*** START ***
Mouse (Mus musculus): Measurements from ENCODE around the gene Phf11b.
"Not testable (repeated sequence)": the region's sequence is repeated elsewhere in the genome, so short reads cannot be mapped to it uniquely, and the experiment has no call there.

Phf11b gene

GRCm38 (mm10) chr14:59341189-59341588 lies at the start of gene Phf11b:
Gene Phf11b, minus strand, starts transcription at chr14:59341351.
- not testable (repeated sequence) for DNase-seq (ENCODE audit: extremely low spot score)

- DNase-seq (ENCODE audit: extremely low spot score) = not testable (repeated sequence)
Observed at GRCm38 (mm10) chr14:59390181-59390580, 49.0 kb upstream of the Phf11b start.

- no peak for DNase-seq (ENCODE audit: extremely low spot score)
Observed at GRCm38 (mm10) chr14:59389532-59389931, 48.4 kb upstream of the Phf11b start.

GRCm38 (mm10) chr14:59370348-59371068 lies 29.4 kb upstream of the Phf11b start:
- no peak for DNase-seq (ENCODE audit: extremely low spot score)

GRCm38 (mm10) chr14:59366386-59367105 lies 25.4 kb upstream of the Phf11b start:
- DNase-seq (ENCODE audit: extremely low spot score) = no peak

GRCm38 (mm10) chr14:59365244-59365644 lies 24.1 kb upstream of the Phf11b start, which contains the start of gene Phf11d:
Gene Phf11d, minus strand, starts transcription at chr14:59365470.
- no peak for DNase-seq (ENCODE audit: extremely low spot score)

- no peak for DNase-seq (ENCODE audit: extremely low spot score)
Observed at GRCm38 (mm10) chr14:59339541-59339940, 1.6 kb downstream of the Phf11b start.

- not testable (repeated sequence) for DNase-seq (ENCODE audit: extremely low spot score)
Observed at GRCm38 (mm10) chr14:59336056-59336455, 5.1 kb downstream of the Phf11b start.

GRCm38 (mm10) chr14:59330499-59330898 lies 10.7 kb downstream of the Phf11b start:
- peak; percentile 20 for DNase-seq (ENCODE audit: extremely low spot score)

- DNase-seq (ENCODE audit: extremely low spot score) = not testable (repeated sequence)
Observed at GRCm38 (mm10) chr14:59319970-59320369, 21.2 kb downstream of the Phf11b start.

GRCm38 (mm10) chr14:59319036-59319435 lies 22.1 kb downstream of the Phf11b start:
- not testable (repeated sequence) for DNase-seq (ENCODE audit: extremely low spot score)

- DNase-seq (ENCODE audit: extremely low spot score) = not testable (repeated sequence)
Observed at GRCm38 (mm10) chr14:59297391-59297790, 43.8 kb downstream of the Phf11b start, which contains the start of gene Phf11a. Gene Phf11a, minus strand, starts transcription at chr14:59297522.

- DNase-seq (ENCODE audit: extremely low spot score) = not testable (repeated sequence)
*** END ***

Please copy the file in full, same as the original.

Mouse (Mus musculus): Measurements from ENCODE around the gene Phf11b.
"Not testable (repeated sequence)": the region's sequence is repeated elsewhere in the genome, so short reads cannot be mapped to it uniquely, and the experiment has no call there.

Phf11b gene

GRCm38 (mm10) chr14:59341189-59341588 lies at the start of gene Phf11b:
Gene Phf11b, minus strand, starts transcription at chr14:59341351.
- not testable (repeated sequence) for DNase-seq (ENCODE audit: extremely low spot score)

- DNase-seq (ENCODE audit: extremely low spot score) = not testable (repeated sequence)
Observed at GRCm38 (mm10) chr14:59390181-59390580, 49.0 kb upstream of the Phf11b start.

- no peak for DNase-seq (ENCODE audit: extremely low spot score)
Observed at GRCm38 (mm10) chr14:59389532-59389931, 48.4 kb upstream of the Phf11b start.

GRCm38 (mm10) chr14:59370348-59371068 lies 29.4 kb upstream of the Phf11b start:
- no peak for DNase-seq (ENCODE audit: extremely low spot score)

GRCm38 (mm10) chr14:59366386-59367105 lies 25.4 kb upstream of the Phf11b start:
- DNase-seq (ENCODE audit: extremely low spot score) = no peak

GRCm38 (mm10) chr14:59365244-59365644 lies 24.1 kb upstream of the Phf11b start, which contains the start of gene Phf11d:
Gene Phf11d, minus strand, starts transcription at chr14:59365470.
- no peak for DNase-seq (ENCODE audit: extremely low spot score)

- no peak for DNase-seq (ENCODE audit: extremely low spot score)
Observed at GRCm38 (mm10) chr14:59339541-59339940, 1.6 kb downstream of the Phf11b start.

- not testable (repeated sequence) for DNase-seq (ENCODE audit: extremely low spot score)
Observed at GRCm38 (mm10) chr14:59336056-59336455, 5.1 kb downstream of the Phf11b start.

GRCm38 (mm10) chr14:59330499-59330898 lies 10.7 kb downstream of the Phf11b start:
- peak; percentile 20 for DNase-seq (ENCODE audit: extremely low spot score)

- DNase-seq (ENCODE audit: extremely low spot score) = not testable (repeated sequence)
Observed at GRCm38 (mm10) chr14:59319970-59320369, 21.2 kb downstream of the Phf11b start.

GRCm38 (mm10) chr14:59319036-59319435 lies 22.1 kb downstream of the Phf11b start:
- not testable (repeated sequence) for DNase-seq (ENCODE audit: extremely low spot score)

- DNase-seq (ENCODE audit: extremely low spot score) = not testable (repeated sequence)
Observed at GRCm38 (mm10) chr14:59297391-59297790, 43.8 kb downstream of the Phf11b start, which contains the start of gene Phf11a. Gene Phf11a, minus strand, starts transcription at chr14:59297522.

- DNase-seq (ENCODE audit: extremely low spot score) = not testable (repeated sequence)